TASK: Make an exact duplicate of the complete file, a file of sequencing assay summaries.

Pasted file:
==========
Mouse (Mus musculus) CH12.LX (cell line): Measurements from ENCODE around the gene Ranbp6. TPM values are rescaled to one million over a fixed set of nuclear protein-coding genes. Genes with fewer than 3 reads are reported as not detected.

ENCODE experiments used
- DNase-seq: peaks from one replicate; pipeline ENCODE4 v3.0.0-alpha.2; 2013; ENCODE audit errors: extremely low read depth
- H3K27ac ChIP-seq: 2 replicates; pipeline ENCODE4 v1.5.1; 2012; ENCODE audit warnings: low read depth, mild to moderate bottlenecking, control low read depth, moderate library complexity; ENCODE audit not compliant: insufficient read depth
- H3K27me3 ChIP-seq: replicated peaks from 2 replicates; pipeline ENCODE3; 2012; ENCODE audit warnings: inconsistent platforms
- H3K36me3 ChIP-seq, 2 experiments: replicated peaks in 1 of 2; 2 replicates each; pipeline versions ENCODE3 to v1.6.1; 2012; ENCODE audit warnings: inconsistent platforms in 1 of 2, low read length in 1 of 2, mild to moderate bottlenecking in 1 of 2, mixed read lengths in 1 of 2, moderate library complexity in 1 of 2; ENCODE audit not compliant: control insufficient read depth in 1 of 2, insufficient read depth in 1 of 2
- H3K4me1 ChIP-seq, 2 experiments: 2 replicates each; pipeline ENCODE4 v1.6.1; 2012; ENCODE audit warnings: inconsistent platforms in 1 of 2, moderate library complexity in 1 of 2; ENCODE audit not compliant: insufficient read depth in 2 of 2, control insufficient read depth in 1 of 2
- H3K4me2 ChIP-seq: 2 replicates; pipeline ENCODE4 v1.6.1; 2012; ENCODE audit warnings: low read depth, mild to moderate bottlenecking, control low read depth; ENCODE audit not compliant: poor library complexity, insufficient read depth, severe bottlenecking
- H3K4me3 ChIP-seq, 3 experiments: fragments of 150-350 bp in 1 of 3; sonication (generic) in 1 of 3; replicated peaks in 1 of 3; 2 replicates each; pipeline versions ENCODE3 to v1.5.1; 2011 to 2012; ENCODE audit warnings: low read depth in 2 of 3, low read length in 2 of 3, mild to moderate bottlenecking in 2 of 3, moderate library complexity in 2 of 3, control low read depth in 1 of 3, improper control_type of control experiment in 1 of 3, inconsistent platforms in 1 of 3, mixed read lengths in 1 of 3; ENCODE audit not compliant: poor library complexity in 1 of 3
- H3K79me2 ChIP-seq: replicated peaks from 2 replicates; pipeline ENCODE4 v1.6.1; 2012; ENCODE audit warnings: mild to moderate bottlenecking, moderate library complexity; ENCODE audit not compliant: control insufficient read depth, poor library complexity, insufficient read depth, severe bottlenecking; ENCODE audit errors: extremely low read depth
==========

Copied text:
Mouse (Mus musculus) CH12.LX (cell line): Measurements from ENCODE around the gene Ranbp6. TPM values are rescaled to one million over a fixed set of nuclear protein-coding genes. Genes with fewer than 3 reads are reported as not detected.

ENCODE experiments used
- DNase-seq: peaks from one replicate; pipeline ENCODE4 v3.0.0-alpha.2; 2013; ENCODE audit errors: extremely low read depth
- H3K27ac ChIP-seq: 2 replicates; pipeline ENCODE4 v1.5.1; 2012; ENCODE audit warnings: low read depth, mild to moderate bottlenecking, control low read depth, moderate library complexity; ENCODE audit not compliant: insufficient read depth
- H3K27me3 ChIP-seq: replicated peaks from 2 replicates; pipeline ENCODE3; 2012; ENCODE audit warnings: inconsistent platforms
- H3K36me3 ChIP-seq, 2 experiments: replicated peaks in 1 of 2; 2 replicates each; pipeline versions ENCODE3 to v1.6.1; 2012; ENCODE audit warnings: inconsistent platforms in 1 of 2, low read length in 1 of 2, mild to moderate bottlenecking in 1 of 2, mixed read lengths in 1 of 2, moderate library complexity in 1 of 2; ENCODE audit not compliant: control insufficient read depth in 1 of 2, insufficient read depth in 1 of 2
- H3K4me1 ChIP-seq, 2 experiments: 2 replicates each; pipeline ENCODE4 v1.6.1; 2012; ENCODE audit warnings: inconsistent platforms in 1 of 2, moderate library complexity in 1 of 2; ENCODE audit not compliant: insufficient read depth in 2 of 2, control insufficient read depth in 1 of 2
- H3K4me2 ChIP-seq: 2 replicates; pipeline ENCODE4 v1.6.1; 2012; ENCODE audit warnings: low read depth, mild to moderate bottlenecking, control low read depth; ENCODE audit not compliant: poor library complexity, insufficient read depth, severe bottlenecking
- H3K4me3 ChIP-seq, 3 experiments: fragments of 150-350 bp in 1 of 3; sonication (generic) in 1 of 3; replicated peaks in 1 of 3; 2 replicates each; pipeline versions ENCODE3 to v1.5.1; 2011 to 2012; ENCODE audit warnings: low read depth in 2 of 3, low read length in 2 of 3, mild to moderate bottlenecking in 2 of 3, moderate library complexity in 2 of 3, control low read depth in 1 of 3, improper control_type of control experiment in 1 of 3, inconsistent platforms in 1 of 3, mixed read lengths in 1 of 3; ENCODE audit not compliant: poor library complexity in 1 of 3
- H3K79me2 ChIP-seq: replicated peaks from 2 replicates; pipeline ENCODE4 v1.6.1; 2012; ENCODE audit warnings: mild to moderate bottlenecking, moderate library complexity; ENCODE audit not compliant: control insufficient read depth, poor library complexity, insufficient read depth, severe bottlenecking; ENCODE audit errors: extremely low read depth